Wilson Pomade, a totally insignificant but pleasant young man, has gone through life unnoticed and unrecognized by others until one day when he encounters the beautiful and elegant Marian ... See full summary »
James Michael Tyler,
Christian Jules Le Blanc
A serial killer armed with a crossbow pistol is murdering people from their own rooftops. When three young coworkers at a poorly-attended slumber party start hearing footsteps on the roof, they fear the worst.
Mark Tapio Kines
Mary Lynn Rajskub
Madame Ranevskaya (Rampling) is a spoiled aging aristocratic lady, who returns from a trip to Paris to face the loss of her magnificent Cherry Orchard estate after a default on the mortgage... See full summary »
The loyalty of a tight group of friends is put to the test when there's a date rape within the circle. They close ranks to prevent the secret from getting out. The victim of the rape ... See full summary »
In Modern Music we follow an ad-hoc family (label, band, and management) as they navigate the ever changing music business. The results are a hilarious look at a struggling art form and the... See full summary »
James Michael Tyler
When martial arts champion Pinoy travels to America, his fighting skills are put to the test when he finds himself in the middle of a violent gang war. Forced into sudden street combat ... See full summary »
Michael Hendershott (Andy Martinez) believes he is taking the next major step in his life - starting a family with his wife, Megan (Jes Meza). Disaster strikes when he discovers that she ... See full summary »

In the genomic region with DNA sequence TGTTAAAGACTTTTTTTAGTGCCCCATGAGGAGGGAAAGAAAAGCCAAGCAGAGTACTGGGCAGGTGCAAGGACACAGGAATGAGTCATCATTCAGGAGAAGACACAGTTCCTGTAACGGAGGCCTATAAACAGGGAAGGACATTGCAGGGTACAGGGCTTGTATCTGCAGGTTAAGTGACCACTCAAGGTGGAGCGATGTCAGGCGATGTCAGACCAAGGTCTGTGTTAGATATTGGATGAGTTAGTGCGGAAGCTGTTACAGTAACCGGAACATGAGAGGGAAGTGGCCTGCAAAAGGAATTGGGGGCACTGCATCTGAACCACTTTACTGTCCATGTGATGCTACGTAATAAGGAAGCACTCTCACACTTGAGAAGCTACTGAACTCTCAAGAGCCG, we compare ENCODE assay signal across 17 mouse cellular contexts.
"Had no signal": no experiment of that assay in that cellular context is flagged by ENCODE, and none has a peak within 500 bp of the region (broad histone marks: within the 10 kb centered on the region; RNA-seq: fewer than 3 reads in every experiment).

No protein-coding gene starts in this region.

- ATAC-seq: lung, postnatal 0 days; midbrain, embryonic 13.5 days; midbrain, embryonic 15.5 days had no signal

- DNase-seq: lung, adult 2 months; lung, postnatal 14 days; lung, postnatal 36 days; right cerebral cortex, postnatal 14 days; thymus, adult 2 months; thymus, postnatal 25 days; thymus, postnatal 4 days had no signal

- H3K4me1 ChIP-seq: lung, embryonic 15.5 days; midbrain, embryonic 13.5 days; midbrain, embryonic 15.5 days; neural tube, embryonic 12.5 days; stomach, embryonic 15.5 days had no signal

Andy Martinez Jr.,
James Michael Tyler
Director Mark Tapio Kines ran out of funds shortly after filming wrapped in August 1997, leaving him unable to complete post-production. Thanks to his experience as a web designer he was able to create an official website for the film ("forcor.com") to spark interest among the Internet community. A year later the director had received $90,000 in investments from complete strangers (including fans of principal star Melanie Lynskey) and a further $60,000 from friends and acquaintances, enabling the film to finally be completed. The makers of The Blair Witch Project later employed a similar technique of using the Internet to market their film. See more »
My sentiments about this film remain much as my earlier comments indicate. However, the director, Mark Kines, was kind enough respect my right to the opinions I offered, while pointing out -- via the IMDb -- that, factually, Melanie Lynskey did NOT have to pay her way to the US from New Zealand. She was treated rather well here, glad to have an opportunity to be near Hollywood to explore possible future roles, make contacts with major studios, etc. She also knew the script in advance of coming. Kines had the smarts to seek her out and ask for her -- and PAY her! He deserves credit for that and more. I am sorry to have misled people. Was it fair to characterize her role as Melody as being "a wallflower"? A few other viewers' comments have been even less kind; still, "wallflower" probably was the wrong word. Melody knows what she's about; she's no push-over. She may be unhappy, yet never desperate or desolate. My problem remains: it's just not very dynamic. I'm not asking for gunfire, or weeping and running about. So-called quiet films often appeal to me for their very quietness. And, as I said before, there's much to enjoy about "Foreign Correspondents." I'm happy to say it again. What Kines attempted with her plot-line was extremely difficult -- and maybe film schools should post signs in big letters: Don't try this! Having Michael J. Fox play a coke-head in "Bright Lights, Big City" comes to mind. Not for a minute was he convincing in that role. (Loved him in "Doc Hollywood.") Kines' error was of a much lesser magnitude. And... my expectations for Lynskey and her part were sky-high, up in the clouds. I would accept no less than another "Heavenly Creatures" turn. And why not add in some startling b&w images from old Orson Welles' films, too -- and those terrific dancing mud-creatures -- what happened to them? All of which made it difficult to see and appreciate "Foreign Correspondents" in its own right; so I apologize.
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